Human brain not great as believed: study

A recent research has proved that humans do not consume as much energy which could give them better brain power when compared to other animals. The study on energy intake by the human brain with the comparison to other animal species found that other animals too consume a good percentage of energy for their brain functions.

Belgian researcher Schuermans examines a human brain, part of a collection of more than 3,000 brains. Reuters

A recent study published in the Journal of Human Evolution stated that human's brainpower is not exceptional as the general public believes.

The study found that humans aren't the only species which spend the quality amount of energy to use their brain. The energy consumption by brains of 22 species found that other animals too use their brain as humans do in terms of its energy expenditure.

The research found that humans use 25 percent of their energy for their brain functions. Though they use comparatively more energy for their brain functions when compared to other species, they are still competing with other species. Chimpanzees' brain requires half of the calories used by human brains while the species like squirrels, mice, and rabbits used three to five times lesser calories than humans.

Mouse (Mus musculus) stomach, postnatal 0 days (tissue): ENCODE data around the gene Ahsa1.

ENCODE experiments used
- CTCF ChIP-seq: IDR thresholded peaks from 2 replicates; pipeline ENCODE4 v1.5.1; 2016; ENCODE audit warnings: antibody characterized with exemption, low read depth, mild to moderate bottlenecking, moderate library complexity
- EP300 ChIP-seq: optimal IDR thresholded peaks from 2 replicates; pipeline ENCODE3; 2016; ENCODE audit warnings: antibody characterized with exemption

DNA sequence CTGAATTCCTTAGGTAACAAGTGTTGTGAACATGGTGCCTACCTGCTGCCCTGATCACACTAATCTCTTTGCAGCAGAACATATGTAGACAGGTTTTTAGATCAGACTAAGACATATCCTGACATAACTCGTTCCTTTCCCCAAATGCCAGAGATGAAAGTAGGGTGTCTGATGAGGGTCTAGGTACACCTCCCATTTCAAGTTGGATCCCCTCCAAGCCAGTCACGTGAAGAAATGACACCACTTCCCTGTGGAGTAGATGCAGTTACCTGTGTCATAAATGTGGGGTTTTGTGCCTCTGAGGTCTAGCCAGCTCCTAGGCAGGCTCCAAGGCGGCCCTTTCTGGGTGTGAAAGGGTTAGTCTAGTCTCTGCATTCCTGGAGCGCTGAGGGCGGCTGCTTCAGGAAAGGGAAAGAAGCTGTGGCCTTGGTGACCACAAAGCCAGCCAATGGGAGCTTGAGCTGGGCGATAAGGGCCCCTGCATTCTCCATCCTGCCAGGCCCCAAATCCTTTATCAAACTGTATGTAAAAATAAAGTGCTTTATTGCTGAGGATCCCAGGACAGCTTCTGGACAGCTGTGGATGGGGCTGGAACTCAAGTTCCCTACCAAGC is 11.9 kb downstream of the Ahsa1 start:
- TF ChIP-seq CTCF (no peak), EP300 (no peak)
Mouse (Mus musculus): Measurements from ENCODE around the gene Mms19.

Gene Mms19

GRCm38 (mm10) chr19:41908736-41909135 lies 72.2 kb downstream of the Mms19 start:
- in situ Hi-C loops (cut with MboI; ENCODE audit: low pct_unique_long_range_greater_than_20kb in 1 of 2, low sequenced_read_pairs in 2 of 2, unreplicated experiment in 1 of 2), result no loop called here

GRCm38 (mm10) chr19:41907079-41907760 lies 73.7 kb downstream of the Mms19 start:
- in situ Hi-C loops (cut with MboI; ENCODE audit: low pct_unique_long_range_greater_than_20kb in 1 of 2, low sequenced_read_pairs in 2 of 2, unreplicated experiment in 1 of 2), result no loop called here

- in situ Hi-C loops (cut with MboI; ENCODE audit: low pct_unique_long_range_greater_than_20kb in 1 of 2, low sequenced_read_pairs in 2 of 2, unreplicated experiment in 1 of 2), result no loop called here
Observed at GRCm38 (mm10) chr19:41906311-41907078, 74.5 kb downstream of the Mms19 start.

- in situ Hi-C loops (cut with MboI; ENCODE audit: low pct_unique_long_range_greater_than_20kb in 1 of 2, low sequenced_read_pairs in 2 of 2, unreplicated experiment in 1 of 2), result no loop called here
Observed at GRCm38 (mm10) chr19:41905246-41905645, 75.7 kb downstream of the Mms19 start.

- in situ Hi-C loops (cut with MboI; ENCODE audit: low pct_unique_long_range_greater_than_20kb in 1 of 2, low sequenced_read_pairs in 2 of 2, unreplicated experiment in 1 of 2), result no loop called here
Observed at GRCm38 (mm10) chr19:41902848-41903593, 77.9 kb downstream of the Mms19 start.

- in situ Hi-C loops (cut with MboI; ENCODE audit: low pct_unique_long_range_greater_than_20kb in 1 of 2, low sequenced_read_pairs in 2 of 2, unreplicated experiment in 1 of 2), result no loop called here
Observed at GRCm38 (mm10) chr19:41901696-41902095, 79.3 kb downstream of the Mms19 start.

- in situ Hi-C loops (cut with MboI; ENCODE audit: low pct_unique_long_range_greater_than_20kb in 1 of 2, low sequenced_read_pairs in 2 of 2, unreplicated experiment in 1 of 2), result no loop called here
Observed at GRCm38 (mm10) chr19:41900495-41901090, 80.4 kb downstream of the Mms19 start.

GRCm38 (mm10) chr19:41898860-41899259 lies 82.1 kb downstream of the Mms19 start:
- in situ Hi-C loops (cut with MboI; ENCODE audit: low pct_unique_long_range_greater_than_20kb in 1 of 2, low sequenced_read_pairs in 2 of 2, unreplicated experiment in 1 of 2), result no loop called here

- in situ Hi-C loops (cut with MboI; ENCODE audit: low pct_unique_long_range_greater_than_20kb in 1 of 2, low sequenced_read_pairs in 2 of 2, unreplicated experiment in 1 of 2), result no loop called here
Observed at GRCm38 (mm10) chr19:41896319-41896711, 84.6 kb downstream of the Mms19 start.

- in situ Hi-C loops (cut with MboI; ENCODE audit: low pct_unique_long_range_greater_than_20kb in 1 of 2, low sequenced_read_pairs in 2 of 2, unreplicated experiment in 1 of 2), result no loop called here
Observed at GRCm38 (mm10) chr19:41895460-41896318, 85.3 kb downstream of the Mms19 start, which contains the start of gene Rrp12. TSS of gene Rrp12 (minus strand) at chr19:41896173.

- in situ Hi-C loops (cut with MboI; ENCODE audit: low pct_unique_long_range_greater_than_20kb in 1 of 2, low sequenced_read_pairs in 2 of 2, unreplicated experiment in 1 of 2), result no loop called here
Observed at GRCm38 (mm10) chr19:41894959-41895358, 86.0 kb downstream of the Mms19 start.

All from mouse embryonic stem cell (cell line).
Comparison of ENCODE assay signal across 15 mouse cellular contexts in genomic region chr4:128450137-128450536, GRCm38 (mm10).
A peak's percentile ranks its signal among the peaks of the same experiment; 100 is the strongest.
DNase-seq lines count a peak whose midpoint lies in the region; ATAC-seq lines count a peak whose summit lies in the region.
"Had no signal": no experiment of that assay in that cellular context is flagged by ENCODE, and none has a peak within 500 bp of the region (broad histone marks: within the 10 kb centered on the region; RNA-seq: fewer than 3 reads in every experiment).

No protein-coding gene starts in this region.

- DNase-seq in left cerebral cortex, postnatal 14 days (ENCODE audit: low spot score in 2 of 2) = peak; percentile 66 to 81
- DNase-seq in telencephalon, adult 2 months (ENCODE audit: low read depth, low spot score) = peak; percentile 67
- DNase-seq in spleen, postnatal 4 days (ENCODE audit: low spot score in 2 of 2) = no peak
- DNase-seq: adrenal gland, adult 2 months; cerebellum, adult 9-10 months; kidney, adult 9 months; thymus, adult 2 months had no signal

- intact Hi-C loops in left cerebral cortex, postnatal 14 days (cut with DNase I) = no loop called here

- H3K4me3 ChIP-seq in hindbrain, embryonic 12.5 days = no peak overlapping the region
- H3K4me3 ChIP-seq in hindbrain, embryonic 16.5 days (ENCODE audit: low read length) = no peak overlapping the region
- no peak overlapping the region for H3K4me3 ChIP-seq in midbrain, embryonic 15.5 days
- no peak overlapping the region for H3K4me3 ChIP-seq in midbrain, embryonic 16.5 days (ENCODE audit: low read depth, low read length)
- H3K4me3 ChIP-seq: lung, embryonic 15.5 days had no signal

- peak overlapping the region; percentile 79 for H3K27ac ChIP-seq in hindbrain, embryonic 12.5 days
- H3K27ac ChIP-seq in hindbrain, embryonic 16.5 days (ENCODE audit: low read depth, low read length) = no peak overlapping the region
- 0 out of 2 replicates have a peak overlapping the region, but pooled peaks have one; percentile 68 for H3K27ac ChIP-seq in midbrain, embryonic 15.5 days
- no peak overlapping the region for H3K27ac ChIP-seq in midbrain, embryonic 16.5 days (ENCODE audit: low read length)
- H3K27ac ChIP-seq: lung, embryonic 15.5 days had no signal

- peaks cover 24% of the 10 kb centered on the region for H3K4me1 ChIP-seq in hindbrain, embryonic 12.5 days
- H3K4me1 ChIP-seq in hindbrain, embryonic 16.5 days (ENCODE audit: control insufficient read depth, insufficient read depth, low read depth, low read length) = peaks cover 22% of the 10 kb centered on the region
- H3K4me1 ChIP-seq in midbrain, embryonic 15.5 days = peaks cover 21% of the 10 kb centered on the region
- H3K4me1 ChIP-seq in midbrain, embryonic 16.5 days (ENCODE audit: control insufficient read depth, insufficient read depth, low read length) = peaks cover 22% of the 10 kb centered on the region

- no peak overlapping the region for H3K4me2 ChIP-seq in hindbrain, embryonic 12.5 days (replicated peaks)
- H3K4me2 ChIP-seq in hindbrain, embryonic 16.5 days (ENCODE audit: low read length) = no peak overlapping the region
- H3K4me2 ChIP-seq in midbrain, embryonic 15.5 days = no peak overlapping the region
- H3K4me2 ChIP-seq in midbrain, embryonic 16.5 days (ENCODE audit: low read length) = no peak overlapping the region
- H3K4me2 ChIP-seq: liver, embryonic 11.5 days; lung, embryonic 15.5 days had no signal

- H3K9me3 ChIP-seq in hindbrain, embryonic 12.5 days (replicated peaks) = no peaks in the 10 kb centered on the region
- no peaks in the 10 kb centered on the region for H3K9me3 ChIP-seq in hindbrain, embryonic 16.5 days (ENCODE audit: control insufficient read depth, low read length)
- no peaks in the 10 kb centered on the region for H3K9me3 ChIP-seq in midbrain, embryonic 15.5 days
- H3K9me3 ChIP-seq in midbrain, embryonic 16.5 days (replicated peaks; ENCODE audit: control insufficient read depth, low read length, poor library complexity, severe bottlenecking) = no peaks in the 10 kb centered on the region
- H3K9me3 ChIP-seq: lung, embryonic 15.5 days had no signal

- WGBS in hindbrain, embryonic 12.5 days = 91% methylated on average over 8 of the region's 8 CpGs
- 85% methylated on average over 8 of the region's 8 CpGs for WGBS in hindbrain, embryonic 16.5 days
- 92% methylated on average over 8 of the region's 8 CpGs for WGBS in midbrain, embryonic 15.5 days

There is little difference between humans and pen-tailed treeshrew in terms of brain-energy requirement.Pygmy marmoset, the world's smallest monkey, and the ring-tailed lemur spend much of its body's energy for its brain functions.

According to reports, Doug Boyer, assistant professor of evolutionary anthropology at Duke University in the US, said, "We don't have a uniquely expensive brain. This challenges a major dogma in human evolution studies."

The research was done on energy uptake of the human brain based on the flow of glucose to the brain. The researchers had also analyzed the cross-section of bony canals that encloses the cranial arteries of the brain. These measurements, when compared with the brain size calculated by the internal skull volume, helped in concluding the studies. Larger canals denoted more arteries which supply more blood and glucose to the brain.

The current study which interpreted the volume of the bones could be used to study the long-extinct species as well as early human ancestors.